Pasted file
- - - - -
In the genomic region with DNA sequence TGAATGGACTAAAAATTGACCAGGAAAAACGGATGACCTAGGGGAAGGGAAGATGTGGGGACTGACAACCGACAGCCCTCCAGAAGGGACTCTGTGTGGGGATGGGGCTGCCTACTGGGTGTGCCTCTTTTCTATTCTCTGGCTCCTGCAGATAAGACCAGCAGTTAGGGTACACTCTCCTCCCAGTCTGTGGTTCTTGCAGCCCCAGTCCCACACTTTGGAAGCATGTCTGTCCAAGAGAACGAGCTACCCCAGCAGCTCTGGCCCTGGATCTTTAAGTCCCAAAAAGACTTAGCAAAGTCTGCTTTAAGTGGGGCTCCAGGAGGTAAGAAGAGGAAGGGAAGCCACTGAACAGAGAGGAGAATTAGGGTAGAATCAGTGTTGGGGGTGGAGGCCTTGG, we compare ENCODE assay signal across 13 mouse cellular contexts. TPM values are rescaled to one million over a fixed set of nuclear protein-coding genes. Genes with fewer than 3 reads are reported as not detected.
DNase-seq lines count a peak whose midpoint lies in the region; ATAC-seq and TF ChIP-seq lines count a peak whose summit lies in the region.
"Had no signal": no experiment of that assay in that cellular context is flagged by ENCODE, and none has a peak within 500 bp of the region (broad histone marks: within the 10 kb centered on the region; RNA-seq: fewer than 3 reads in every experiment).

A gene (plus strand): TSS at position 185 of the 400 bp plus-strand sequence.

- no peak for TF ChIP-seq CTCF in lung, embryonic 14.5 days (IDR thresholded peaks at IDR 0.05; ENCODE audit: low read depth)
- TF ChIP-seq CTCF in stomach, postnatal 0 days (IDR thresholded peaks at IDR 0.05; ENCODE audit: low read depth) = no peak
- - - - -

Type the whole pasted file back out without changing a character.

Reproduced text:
In the genomic region with DNA sequence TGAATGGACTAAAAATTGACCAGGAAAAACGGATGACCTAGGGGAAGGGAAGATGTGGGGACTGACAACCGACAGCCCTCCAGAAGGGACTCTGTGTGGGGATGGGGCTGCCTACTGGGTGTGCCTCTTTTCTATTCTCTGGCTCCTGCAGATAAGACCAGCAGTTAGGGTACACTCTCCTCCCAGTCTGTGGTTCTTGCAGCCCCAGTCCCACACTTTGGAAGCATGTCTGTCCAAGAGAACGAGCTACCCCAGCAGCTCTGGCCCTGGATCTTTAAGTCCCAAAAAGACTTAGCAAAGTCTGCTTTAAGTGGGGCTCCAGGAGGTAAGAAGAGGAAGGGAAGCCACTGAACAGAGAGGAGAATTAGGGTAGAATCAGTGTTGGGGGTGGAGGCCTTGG, we compare ENCODE assay signal across 13 mouse cellular contexts. TPM values are rescaled to one million over a fixed set of nuclear protein-coding genes. Genes with fewer than 3 reads are reported as not detected.
DNase-seq lines count a peak whose midpoint lies in the region; ATAC-seq and TF ChIP-seq lines count a peak whose summit lies in the region.
"Had no signal": no experiment of that assay in that cellular context is flagged by ENCODE, and none has a peak within 500 bp of the region (broad histone marks: within the 10 kb centered on the region; RNA-seq: fewer than 3 reads in every experiment).

A gene (plus strand): TSS at position 185 of the 400 bp plus-strand sequence.

- no peak for TF ChIP-seq CTCF in lung, embryonic 14.5 days (IDR thresholded peaks at IDR 0.05; ENCODE audit: low read depth)
- TF ChIP-seq CTCF in stomach, postnatal 0 days (IDR thresholded peaks at IDR 0.05; ENCODE audit: low read depth) = no peak